Surveys the variety of plants and animals comprising the ocean's plankton community. Explains their complex food webs.
Plankton gives the viewer an underwater look at the mysterious varieties of plants and animals that make up the ocean’s teeming mass of “plankton soup.’’ These drifting organisms, many of them invisible to the naked eye, comprise the essential link in the ocean’s food chains. Without them, our oceans would be virtually lifeless.
Drifting plants (phytoplankton) are the most abundant forms of plankton. These fantastic miniature chemical factories use energy from the sun to transform inorganic material into life-supporting substances, which are stored in their tissues. Such plants, directly or indirectly,
support most marine animal life.
Planktonic animals (zooplankton) consume planktonic plants. These animals, such as radiolarians, pteropods, and copepods, are in turn food for the larger creatures in the ocean. You’ll see the Amphinema jellyfish, also a planktonic animal, capture and digest the larva of a marine worm. Most zooplankton sink into the darkness of the ocean by day and migrate toward the surface at night, a behavioral phenomenon still under study.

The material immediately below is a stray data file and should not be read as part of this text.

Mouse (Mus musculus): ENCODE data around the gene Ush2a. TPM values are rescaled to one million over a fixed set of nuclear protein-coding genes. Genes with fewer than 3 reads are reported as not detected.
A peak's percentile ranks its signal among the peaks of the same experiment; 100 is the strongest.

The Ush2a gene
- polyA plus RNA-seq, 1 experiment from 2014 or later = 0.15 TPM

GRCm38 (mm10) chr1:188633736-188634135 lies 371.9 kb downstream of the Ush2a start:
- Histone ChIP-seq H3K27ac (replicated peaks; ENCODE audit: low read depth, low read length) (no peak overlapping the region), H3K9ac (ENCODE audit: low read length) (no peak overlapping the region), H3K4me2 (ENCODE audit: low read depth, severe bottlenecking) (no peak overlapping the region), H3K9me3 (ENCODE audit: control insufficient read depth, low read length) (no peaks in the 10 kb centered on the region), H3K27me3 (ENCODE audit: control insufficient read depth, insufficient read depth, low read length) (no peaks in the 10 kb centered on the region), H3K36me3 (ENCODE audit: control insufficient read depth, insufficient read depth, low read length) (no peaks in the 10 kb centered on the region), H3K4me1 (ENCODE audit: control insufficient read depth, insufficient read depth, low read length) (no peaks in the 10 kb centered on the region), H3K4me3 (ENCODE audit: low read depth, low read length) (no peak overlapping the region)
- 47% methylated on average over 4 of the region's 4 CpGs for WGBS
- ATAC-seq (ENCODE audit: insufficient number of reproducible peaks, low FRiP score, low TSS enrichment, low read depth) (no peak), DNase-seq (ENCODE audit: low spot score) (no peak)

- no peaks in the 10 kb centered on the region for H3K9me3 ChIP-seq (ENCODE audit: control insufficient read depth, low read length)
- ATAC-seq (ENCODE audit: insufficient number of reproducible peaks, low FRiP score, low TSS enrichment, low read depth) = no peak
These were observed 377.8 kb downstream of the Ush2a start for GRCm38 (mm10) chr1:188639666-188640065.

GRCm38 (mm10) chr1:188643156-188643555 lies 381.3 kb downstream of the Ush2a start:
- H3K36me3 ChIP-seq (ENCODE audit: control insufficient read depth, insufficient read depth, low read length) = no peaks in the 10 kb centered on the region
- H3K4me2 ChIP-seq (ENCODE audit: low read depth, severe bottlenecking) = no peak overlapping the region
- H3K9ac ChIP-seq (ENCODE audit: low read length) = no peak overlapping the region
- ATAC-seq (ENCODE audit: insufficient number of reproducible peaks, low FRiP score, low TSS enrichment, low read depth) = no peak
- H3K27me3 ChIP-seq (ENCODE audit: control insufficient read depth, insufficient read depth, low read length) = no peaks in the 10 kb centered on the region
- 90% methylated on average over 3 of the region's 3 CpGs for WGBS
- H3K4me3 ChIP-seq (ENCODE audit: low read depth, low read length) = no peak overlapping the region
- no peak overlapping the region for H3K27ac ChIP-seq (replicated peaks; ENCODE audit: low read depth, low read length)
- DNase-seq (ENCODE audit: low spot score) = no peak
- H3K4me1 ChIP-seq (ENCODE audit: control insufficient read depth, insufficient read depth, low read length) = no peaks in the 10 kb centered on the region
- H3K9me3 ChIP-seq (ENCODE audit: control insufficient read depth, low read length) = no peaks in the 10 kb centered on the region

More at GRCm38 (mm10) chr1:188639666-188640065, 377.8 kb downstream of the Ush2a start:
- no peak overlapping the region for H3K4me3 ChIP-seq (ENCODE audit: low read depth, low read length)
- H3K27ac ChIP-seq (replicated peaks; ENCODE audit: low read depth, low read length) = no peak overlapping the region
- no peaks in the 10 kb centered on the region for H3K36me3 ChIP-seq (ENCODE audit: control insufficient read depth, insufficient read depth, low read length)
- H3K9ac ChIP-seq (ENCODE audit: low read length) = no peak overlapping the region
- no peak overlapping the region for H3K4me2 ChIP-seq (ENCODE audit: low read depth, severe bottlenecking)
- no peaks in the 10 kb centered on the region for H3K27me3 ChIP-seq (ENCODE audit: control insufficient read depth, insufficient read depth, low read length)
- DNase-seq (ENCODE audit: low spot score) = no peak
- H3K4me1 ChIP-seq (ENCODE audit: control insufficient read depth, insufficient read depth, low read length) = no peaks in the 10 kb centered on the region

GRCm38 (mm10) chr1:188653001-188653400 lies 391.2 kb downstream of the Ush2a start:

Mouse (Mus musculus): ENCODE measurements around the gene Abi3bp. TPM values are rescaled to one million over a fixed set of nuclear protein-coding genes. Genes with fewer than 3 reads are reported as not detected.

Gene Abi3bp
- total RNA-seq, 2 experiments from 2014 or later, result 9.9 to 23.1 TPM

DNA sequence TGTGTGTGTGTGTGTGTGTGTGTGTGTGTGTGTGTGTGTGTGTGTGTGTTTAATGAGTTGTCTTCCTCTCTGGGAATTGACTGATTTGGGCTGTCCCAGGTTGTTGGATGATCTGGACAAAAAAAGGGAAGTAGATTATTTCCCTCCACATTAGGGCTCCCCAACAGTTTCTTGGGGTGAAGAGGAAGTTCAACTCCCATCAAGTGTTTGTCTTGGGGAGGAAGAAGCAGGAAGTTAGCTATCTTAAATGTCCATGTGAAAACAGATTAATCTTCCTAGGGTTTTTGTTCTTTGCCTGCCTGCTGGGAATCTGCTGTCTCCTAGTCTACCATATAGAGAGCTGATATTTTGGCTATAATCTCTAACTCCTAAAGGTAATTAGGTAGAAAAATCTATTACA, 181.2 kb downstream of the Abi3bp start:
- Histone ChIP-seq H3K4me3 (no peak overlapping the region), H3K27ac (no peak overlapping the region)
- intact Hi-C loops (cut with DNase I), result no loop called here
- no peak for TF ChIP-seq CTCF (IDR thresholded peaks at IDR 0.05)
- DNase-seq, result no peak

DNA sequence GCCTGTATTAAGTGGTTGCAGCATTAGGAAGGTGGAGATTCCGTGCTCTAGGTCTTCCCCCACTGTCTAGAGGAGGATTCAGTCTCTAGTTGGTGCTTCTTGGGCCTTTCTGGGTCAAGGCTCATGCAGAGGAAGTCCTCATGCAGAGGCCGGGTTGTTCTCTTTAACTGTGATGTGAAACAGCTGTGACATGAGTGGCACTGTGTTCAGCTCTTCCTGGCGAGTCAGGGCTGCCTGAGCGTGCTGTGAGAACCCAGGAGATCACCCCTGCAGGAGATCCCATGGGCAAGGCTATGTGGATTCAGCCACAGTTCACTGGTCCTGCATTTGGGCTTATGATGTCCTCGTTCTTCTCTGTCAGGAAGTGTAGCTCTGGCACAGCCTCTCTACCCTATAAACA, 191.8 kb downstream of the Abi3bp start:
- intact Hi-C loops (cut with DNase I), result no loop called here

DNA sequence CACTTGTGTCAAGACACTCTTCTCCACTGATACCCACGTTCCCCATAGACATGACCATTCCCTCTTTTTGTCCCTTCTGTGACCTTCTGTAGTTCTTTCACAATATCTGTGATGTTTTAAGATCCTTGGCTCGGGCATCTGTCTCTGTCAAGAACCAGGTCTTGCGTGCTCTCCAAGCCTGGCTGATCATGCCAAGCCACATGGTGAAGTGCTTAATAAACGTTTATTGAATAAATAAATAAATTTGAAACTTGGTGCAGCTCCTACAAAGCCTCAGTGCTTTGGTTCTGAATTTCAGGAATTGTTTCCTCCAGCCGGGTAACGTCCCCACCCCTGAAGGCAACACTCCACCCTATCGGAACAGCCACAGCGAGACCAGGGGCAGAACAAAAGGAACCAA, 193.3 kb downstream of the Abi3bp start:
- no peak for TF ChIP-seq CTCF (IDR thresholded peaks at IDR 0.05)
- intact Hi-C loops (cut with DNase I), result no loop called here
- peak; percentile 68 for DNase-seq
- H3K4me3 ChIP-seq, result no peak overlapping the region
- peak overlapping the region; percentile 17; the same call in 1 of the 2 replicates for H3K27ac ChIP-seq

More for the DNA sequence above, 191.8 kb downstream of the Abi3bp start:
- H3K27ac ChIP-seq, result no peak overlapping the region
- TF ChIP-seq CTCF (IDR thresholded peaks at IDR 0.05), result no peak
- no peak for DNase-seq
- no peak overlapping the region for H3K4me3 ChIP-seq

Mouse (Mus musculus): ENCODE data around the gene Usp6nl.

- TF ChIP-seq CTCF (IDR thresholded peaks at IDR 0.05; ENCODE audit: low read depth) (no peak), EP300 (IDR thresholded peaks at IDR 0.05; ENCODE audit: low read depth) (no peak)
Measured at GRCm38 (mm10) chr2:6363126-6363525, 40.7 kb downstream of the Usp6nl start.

Some zooplankton are actually the larvae of large, familiar sea animals. Because the larval forms of such animals are so different from their adult forms, many were once thought to be separate, unrelated species. In the film you will watch the minute larvae of crabs and barnacles develop into their adult forms.
Plankton, diverse in size and shape and vital to all that lives in or comes from the earth’s vast seas, are continuing mysteries to the scientists who study them.